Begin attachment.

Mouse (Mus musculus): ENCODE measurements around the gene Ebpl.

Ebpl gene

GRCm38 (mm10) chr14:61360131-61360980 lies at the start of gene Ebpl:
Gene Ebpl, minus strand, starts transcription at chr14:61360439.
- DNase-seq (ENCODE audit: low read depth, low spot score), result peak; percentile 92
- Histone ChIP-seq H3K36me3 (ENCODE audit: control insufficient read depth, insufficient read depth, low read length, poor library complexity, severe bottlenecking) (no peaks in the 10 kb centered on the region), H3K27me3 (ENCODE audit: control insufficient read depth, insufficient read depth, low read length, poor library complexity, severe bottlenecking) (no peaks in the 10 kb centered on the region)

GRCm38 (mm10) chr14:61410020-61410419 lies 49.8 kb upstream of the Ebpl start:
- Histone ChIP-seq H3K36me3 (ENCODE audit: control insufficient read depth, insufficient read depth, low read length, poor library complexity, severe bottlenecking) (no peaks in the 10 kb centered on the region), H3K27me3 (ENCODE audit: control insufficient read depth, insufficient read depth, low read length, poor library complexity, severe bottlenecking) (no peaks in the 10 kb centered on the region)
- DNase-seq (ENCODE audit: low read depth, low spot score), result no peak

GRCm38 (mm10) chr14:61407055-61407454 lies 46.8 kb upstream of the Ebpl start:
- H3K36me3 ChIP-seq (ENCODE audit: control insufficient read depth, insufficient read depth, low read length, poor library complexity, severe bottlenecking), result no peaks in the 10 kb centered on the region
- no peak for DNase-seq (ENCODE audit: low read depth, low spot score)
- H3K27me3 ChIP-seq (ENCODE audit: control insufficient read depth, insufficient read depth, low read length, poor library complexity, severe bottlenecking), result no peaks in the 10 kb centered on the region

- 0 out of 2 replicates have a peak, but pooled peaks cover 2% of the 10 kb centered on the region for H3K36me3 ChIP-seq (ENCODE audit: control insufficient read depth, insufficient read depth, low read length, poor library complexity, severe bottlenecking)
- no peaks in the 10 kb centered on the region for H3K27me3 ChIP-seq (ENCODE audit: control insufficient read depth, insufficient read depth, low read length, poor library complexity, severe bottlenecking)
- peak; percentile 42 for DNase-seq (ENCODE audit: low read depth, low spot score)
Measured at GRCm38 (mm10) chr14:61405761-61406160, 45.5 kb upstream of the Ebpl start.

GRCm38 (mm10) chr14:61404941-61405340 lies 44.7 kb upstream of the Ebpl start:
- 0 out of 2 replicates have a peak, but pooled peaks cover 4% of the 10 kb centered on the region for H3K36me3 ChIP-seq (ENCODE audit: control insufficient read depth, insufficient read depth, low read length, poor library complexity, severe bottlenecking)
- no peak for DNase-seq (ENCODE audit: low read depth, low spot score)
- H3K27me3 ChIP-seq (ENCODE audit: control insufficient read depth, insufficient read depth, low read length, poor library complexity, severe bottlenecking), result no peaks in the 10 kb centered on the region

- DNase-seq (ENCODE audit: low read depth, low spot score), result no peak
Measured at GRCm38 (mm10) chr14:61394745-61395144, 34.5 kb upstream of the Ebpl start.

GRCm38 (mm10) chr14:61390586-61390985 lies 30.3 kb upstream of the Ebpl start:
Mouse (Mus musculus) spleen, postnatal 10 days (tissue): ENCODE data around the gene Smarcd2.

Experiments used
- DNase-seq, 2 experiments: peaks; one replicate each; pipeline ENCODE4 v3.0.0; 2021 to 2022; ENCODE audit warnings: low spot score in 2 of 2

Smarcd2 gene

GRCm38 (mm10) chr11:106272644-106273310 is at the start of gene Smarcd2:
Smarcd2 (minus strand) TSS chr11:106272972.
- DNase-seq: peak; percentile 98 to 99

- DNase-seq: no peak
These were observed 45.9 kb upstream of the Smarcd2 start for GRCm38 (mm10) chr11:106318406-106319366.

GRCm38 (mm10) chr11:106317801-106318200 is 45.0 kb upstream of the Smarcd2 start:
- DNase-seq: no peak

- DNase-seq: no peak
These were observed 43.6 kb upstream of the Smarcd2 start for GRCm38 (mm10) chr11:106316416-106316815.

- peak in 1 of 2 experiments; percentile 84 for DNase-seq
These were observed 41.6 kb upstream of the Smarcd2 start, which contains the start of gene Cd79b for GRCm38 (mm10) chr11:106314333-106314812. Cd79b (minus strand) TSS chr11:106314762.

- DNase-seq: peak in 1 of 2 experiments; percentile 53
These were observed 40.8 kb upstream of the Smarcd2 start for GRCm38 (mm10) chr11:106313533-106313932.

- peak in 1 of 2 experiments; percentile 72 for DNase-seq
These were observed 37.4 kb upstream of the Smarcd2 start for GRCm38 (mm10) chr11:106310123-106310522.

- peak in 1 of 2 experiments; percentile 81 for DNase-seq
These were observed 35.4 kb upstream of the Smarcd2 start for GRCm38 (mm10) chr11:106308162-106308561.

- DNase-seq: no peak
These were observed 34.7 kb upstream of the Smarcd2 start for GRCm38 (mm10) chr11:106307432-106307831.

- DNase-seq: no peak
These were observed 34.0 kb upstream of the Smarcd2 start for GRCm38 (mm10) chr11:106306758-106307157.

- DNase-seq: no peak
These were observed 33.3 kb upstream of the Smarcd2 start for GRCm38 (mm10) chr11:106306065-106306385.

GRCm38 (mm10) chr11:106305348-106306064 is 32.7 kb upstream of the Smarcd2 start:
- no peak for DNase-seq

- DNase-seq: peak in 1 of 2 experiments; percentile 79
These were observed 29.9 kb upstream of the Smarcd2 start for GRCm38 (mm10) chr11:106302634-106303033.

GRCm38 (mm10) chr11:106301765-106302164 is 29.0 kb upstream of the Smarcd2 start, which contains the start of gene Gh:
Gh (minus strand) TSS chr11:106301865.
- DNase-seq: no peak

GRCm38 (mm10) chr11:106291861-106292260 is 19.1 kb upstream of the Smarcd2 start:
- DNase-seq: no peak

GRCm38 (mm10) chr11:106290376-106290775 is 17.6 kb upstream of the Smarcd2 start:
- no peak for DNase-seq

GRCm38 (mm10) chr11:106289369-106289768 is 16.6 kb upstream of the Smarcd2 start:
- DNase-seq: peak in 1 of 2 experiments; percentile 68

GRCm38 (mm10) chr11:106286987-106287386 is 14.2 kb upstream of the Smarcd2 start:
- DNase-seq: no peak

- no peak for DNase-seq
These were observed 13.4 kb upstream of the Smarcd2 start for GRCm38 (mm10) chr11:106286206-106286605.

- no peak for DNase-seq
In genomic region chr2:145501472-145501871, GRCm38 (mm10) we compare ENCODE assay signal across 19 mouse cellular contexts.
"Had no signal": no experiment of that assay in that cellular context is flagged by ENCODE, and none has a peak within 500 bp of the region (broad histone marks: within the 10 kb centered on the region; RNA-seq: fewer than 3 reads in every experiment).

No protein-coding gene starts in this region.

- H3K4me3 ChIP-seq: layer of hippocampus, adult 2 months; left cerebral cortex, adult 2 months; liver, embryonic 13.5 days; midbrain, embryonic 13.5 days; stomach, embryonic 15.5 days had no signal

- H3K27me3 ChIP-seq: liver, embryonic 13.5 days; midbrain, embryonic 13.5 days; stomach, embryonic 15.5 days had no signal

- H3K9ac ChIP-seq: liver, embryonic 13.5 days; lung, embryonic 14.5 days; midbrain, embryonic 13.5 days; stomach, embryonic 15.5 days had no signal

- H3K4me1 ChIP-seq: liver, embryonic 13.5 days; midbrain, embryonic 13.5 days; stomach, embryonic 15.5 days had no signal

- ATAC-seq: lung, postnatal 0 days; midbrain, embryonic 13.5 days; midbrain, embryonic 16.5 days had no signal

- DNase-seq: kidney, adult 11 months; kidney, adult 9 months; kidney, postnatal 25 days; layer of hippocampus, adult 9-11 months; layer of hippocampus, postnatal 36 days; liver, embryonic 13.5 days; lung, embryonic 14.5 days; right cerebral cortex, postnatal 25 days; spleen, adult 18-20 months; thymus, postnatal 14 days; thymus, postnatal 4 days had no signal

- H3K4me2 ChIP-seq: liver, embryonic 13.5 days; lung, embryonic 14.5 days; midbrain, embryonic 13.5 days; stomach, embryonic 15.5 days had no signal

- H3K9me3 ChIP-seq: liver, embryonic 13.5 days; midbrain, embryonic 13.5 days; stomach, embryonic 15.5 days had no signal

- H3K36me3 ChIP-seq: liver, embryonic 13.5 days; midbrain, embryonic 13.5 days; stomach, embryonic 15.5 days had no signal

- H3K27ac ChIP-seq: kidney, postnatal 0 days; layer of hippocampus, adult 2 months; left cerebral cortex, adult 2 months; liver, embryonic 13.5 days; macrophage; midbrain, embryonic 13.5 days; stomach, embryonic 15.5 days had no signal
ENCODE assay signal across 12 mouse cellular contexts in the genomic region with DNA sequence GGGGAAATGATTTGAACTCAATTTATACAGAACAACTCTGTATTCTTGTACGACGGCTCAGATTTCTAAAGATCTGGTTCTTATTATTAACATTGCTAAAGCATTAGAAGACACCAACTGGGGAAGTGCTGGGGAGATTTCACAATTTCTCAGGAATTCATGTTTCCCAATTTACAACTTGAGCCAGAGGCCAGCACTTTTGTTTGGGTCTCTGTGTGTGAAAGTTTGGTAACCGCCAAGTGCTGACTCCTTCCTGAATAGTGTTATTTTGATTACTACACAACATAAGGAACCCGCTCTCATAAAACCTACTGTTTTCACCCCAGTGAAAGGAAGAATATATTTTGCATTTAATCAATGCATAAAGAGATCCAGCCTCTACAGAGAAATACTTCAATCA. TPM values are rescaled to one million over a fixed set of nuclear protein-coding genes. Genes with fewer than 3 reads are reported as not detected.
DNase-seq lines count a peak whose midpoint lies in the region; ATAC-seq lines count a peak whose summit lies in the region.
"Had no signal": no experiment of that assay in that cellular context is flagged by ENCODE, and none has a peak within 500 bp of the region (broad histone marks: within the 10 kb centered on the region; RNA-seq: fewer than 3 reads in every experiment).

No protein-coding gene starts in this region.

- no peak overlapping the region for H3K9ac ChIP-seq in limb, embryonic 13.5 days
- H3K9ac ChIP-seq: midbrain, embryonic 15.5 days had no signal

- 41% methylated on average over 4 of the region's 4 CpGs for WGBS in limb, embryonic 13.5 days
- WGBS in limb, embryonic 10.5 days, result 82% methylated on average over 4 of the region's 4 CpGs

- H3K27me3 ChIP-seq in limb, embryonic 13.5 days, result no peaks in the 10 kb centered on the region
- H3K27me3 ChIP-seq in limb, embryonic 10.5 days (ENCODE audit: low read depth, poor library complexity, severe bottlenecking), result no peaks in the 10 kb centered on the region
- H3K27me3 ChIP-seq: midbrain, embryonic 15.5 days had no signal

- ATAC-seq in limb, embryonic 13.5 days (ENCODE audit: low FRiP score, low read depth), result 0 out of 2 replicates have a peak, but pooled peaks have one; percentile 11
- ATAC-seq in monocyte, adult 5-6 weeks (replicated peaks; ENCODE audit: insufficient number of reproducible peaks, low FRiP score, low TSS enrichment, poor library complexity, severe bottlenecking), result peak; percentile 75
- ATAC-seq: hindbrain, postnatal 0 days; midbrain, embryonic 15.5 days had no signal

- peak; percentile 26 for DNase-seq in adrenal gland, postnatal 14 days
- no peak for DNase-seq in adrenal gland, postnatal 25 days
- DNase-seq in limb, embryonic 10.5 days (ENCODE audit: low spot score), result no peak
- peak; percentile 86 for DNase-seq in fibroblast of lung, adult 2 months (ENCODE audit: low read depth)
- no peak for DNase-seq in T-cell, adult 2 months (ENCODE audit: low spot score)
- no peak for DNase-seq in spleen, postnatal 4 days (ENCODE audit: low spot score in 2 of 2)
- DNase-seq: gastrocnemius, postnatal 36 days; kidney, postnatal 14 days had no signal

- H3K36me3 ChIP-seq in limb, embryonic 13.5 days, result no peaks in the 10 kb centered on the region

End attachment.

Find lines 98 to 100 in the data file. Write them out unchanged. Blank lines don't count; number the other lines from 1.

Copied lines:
- no peak for DNase-seq in adrenal gland, postnatal 25 days
- DNase-seq in limb, embryonic 10.5 days (ENCODE audit: low spot score), result no peak
- peak; percentile 86 for DNase-seq in fibroblast of lung, adult 2 months (ENCODE audit: low read depth)